A documentary which challenges former Indonesian death-squad leaders to reenact their mass-killings in whichever cinematic genres they wish, including classic Hollywood crime scenarios and lavish musical numbers.
An Indonesian man with a communist background named Ramli was brutally murdered when the "Communist" purge occurred in 1965. His remaining family members lived in fear and silence until the making of this documentary. Adi, a brother of his, decided to revisit the horrific incident and visited the men who were responsible for the killings and one survivor of the purge. These meetings uncovered sadistic details of the murders and exposed raw emotions and reactions of the killers' family members about what happened in the past - much to Adi's disappointment.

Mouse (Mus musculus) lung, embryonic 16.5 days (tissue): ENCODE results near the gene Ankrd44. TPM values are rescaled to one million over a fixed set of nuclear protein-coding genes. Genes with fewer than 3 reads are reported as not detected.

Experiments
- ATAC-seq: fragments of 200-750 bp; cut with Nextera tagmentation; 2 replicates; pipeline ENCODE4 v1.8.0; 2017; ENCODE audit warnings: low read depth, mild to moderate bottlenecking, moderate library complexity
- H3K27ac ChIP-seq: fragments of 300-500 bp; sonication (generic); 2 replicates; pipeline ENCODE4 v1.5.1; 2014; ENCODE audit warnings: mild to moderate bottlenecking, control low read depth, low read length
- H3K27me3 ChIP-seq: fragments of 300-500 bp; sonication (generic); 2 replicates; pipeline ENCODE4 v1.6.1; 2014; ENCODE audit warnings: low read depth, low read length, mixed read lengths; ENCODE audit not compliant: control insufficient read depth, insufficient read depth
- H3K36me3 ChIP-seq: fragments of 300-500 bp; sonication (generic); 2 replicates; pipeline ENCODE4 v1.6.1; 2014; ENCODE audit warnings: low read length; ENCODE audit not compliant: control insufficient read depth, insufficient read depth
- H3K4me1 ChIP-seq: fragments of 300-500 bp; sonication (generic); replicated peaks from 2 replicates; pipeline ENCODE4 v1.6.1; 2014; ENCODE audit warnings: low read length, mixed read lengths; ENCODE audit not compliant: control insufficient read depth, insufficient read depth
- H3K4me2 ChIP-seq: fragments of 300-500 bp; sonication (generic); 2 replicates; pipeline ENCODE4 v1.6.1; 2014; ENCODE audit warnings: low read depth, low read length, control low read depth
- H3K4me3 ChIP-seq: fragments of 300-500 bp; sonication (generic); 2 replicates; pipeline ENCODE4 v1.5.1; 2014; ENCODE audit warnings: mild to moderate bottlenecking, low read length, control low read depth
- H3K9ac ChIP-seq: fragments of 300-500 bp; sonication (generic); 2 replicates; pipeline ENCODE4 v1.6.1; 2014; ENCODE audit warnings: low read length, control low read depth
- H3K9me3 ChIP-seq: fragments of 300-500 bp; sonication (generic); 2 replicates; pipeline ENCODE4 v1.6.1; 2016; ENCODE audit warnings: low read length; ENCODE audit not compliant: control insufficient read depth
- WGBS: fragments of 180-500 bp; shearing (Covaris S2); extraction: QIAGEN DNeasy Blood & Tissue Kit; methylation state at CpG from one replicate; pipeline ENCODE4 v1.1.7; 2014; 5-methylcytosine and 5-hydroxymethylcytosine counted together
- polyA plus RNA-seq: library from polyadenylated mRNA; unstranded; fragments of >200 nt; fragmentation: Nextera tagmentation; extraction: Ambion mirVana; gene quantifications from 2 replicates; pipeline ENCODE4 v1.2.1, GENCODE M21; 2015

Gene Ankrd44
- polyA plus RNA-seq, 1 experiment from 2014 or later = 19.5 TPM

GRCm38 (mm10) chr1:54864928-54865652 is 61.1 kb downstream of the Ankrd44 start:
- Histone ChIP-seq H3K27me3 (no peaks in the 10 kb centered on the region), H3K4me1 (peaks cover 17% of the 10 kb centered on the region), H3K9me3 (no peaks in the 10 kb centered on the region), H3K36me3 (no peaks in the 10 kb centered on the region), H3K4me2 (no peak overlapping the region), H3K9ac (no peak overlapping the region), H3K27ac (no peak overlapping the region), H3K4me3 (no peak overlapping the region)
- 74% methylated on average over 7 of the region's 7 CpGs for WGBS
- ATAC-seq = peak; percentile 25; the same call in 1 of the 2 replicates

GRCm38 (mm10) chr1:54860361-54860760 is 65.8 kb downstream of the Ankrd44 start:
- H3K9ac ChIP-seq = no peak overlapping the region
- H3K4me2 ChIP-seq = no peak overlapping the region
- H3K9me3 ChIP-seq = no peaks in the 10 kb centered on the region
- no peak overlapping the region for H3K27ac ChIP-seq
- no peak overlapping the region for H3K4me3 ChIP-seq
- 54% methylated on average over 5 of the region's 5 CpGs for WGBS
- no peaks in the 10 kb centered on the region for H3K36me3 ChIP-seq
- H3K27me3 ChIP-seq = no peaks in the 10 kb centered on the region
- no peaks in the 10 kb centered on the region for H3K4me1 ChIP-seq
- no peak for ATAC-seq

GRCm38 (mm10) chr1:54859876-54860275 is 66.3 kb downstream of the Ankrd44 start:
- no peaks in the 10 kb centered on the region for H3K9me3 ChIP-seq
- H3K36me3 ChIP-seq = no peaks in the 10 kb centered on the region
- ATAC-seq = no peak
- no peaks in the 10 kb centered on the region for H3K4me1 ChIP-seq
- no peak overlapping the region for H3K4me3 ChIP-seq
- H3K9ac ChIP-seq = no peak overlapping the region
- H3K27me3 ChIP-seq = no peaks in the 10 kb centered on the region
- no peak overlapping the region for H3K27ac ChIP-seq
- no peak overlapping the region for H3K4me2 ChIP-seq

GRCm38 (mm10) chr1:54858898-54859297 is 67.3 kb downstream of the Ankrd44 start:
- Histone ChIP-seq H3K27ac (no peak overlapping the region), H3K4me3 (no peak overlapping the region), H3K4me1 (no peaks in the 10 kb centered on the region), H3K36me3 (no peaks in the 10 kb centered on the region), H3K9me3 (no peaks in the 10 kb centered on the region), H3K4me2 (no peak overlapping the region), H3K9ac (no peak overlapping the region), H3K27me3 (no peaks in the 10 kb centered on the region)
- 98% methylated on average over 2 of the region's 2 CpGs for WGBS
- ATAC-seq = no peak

I don't feel as though this film does anything different than its predecessor. The issue at hand is no doubt important but I don't think I got anything out of this film that I didn't get from The Act of Killing. I understand that it is supposed to be a more personal view of the atrocities but it seems like there isn't much new information.
This is a review of the film on its own, not a review of the importance of the work that Oppenheimer is doing. I believe a film's importance and it's quality can be distinguished.
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